Read why UC Merced is a special place to study English here.
Why are English degrees useful? (or, why does the world need English majors?)
• Employers and graduate schools of all types hire English majors and admit English majors into their programs because they know that English majors know how to:
Recent UC Merced English major alumni discussed their careers in education, tech, academia, and law in spring 2022; watch their conversation with recent students here. Current students and faculty discussed the way our program develops career skills in this recent panel from Fall 2021.
The English major and minor teach transferrable skills that are attractive to employers in all sectors, from engineering to law to medicine to business. In fact, Inc Magazine says that the liberal arts major is the "unexpected workplace trend" of 2020. And many tech companies, like Google say English majors are among the most desirable employees. In fact, more and more STEM and tech companies are hiring liberal arts majors over science and engineering majors.
See this Washington Post article on why top economists think the world needs storytellers, and how English major wages are far better than is commonly believe.
See this Forbes magazine article on how humanities majors like English majors are the tech industry's new "hottest ticket.” Or this, also from Forbes on how English majors are more attractive to empoyers than STEM majors like Cybersecurity.
Or this piece in the Harvard Business Review about how important humanities thinking is to the skills needed in the Digital Age.
Or this article in The Atlantic on how the humanities trains entrepreneurs.
Business Insider also lists why the business world values humanities majors.
Learn more why good doctors should study English in Pacific Standard Magazine.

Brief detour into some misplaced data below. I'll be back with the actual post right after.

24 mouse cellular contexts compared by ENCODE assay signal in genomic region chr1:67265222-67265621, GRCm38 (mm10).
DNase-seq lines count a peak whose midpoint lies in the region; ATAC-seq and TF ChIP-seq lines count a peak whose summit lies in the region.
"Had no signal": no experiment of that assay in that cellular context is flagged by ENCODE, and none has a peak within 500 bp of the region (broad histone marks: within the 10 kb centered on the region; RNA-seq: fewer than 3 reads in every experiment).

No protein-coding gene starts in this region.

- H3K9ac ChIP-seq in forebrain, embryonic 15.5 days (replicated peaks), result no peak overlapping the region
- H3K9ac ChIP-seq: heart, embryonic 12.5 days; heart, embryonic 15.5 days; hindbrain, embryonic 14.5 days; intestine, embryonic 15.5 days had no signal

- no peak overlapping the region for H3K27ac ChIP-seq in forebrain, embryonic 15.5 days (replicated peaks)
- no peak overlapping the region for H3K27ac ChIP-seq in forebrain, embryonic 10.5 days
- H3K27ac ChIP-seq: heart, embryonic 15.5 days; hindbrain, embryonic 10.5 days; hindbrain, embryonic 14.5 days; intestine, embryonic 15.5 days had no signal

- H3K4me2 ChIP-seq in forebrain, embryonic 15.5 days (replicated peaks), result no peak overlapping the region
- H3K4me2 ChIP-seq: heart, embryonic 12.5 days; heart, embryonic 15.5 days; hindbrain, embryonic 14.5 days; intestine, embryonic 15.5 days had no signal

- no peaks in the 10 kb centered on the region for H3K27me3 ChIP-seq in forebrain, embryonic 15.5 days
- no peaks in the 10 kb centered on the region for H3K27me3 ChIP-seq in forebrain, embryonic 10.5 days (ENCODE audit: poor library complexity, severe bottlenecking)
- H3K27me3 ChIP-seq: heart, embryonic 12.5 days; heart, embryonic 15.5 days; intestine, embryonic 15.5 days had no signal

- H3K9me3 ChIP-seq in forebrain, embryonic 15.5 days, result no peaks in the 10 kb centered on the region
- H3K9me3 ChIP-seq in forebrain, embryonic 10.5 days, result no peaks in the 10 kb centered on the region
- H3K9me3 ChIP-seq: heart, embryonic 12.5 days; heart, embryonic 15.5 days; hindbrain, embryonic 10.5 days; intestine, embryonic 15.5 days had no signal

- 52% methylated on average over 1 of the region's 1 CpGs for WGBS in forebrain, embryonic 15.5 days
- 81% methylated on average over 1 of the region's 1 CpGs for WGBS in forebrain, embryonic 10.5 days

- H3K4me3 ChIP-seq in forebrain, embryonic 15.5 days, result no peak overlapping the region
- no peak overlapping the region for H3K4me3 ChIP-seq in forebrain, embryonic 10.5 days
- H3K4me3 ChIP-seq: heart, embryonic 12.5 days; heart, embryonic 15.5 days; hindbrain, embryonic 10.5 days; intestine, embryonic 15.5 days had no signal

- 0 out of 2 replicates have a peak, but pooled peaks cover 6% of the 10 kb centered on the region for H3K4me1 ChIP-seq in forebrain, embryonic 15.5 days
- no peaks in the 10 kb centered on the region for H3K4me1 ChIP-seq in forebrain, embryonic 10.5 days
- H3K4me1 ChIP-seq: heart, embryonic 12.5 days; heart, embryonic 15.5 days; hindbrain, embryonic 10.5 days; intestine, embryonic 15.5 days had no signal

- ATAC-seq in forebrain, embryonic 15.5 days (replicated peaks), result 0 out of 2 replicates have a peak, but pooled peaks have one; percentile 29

And why Business Insider notes that a surprising number of doctors were English majors.
Literary study gives one insight into how cultures operate in such a way as to facilitate ethical cross-cultural interactions. See for example this article in the New York Times about the “triumph of the English major.”
Many publications have also commented that society and democracy depend on the humanities. “Society needs the humanities,” says the Seattle Times.
And finally, English majors report high levels of satisfaction while in college: they are reading interesting books; discussing them with intelligent, excited peers and professors in small settings; and sharing their own stories.
What can I do with an English major?
An English major is one of the most popular liberal arts degrees in the world; this is a BA degree that is immediately recognizable to employers, graduate schools and law schools. These employers and schools will know that by hiring or accepting an English major, they are hiring someone who can interpret and analyze texts, think critically and view problems from multiple perspectives, have empathy for others, and communicate and write clearly.
English majors become: